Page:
Yesterday Citigroup, a major player in the home mortgage market, agreed to support legislation (Senate Bill 61 and House Bill 200) that would allow consumers that file Chapter 13 bankruptcy to reduce their interest rates, change them from Adjustable Rate Mortgages (ARMs) to fixed rate loans, extend the term of the mortgages to 40 years, and "cram down" the principal amount of the loans to the value of the house, if the value is less than the amount owed.

Whew! This could save the homes of many thousands of homeowners, who signed the "toxic" or predatory mortgages that were being offered in the last few years of the "housing bubble." These are the mortgages that started out at a low "teaser" rate of interest, and then usually after two years, become "adjustable rate" or ARM loans where the interest rate varies with an index, plus the addition of several extra interest rate points. I have seen these mortgages where the interest rate was 14%, up to 16%. It's like having a credit card interest rate on a house.

The folks that I have seen put into these loans were usually first time home buyers, or other folks with marginal credit and/or not enough income to qualify for a standard loan. They were often told that after two years, they could refinance, but now that the two years are up, we are in the middle of a "credit crunch," and they can't refinance. Or, their credit is still bad, and they couldn't have refinanced anyway without fixing their credit.

The only conditions for the agreement are: (1) the provision will apply to existing loans only; (2) homeowners would be required to certify that they attempted to contact their lender regarding loan modifications before filing for bankruptcy unless the petition is filed less than 30 days before a foreclosure sale; and (3) Limits to the Truth in Lending Act under certain circumstances.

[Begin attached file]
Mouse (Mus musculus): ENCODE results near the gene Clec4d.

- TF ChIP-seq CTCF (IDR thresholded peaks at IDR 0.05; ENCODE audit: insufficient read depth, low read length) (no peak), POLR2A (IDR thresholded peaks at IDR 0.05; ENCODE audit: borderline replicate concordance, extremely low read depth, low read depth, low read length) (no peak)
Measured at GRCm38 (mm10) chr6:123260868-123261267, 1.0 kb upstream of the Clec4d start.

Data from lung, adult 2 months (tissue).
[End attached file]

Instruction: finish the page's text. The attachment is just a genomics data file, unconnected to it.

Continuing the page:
Overall it is an excellent bill, and for the sake of my clients I sure hope it passes. It could save some of them many, many thousands of dollars and literally allow them to stay in their homes, instead of losing them and walking away, making this recession worse for all of us. In fact, I am going to Washington in February with a group from the National Association of Consumer Bankruptcy Attorneys (NACBA) to lobby for it. Anyone care to comment on this proposed law? Some people think it's unfair to those who pay their bills on time and don't default. But if we don't do something, a lot of people will lose their houses, hurting all of us. Opinions?

J Thomas Black
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Board Certified, Consumer Bankruptcy Law- Texas Board of Legal Specialization
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